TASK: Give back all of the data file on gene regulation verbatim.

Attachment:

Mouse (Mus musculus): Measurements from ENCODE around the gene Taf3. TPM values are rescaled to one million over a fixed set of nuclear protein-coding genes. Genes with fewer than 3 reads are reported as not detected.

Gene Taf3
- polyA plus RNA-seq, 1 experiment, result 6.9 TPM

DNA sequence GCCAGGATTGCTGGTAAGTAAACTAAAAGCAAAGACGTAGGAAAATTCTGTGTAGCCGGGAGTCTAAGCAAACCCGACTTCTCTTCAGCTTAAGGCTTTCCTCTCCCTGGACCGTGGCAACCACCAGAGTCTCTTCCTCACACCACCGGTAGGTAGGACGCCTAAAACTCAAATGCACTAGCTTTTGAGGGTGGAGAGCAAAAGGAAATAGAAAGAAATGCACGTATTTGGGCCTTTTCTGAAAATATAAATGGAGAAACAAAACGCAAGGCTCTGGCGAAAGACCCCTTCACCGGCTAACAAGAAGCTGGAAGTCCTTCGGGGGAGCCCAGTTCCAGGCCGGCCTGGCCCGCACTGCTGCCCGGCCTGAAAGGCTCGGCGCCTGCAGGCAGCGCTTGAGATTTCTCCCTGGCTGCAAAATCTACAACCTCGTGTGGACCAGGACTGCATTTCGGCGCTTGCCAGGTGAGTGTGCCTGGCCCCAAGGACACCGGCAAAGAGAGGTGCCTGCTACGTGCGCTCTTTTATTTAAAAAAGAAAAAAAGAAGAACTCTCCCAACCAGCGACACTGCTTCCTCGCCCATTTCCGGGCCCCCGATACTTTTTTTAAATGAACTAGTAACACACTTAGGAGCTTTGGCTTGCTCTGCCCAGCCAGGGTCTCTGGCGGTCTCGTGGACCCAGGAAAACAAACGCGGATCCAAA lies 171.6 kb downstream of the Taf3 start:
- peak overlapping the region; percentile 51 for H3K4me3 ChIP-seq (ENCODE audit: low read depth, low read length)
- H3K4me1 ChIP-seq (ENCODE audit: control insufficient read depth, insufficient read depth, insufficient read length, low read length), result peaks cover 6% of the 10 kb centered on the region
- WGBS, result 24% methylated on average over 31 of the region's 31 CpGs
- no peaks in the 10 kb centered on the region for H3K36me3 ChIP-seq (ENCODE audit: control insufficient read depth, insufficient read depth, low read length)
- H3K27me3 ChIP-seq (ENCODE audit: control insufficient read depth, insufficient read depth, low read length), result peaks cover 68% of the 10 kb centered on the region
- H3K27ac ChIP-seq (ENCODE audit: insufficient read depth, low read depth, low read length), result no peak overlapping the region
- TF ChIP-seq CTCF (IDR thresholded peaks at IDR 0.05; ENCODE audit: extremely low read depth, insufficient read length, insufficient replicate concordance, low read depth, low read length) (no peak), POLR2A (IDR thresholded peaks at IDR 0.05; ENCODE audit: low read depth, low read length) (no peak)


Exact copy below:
Mouse (Mus musculus): Measurements from ENCODE around the gene Taf3. TPM values are rescaled to one million over a fixed set of nuclear protein-coding genes. Genes with fewer than 3 reads are reported as not detected.

Gene Taf3
- polyA plus RNA-seq, 1 experiment, result 6.9 TPM

DNA sequence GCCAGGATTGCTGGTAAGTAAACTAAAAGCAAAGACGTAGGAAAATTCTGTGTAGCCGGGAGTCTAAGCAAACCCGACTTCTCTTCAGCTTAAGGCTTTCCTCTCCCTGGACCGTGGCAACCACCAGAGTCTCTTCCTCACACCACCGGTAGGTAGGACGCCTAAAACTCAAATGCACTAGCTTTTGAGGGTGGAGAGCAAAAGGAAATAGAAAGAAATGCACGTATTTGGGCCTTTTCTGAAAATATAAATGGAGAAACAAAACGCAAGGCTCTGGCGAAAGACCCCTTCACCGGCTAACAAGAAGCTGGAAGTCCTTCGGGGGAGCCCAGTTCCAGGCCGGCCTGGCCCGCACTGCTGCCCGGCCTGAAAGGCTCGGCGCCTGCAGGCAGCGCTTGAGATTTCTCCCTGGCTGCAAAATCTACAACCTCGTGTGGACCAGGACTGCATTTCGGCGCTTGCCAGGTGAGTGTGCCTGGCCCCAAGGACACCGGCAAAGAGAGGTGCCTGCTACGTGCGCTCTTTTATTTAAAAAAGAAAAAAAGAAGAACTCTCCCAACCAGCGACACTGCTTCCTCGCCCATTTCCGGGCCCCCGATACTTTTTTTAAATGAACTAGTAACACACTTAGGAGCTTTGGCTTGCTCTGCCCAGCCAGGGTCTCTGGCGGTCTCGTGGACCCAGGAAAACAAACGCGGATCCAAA lies 171.6 kb downstream of the Taf3 start:
- peak overlapping the region; percentile 51 for H3K4me3 ChIP-seq (ENCODE audit: low read depth, low read length)
- H3K4me1 ChIP-seq (ENCODE audit: control insufficient read depth, insufficient read depth, insufficient read length, low read length), result peaks cover 6% of the 10 kb centered on the region
- WGBS, result 24% methylated on average over 31 of the region's 31 CpGs
- no peaks in the 10 kb centered on the region for H3K36me3 ChIP-seq (ENCODE audit: control insufficient read depth, insufficient read depth, low read length)
- H3K27me3 ChIP-seq (ENCODE audit: control insufficient read depth, insufficient read depth, low read length), result peaks cover 68% of the 10 kb centered on the region
- H3K27ac ChIP-seq (ENCODE audit: insufficient read depth, low read depth, low read length), result no peak overlapping the region
- TF ChIP-seq CTCF (IDR thresholded peaks at IDR 0.05; ENCODE audit: extremely low read depth, insufficient read length, insufficient replicate concordance, low read depth, low read length) (no peak), POLR2A (IDR thresholded peaks at IDR 0.05; ENCODE audit: low read depth, low read length) (no peak)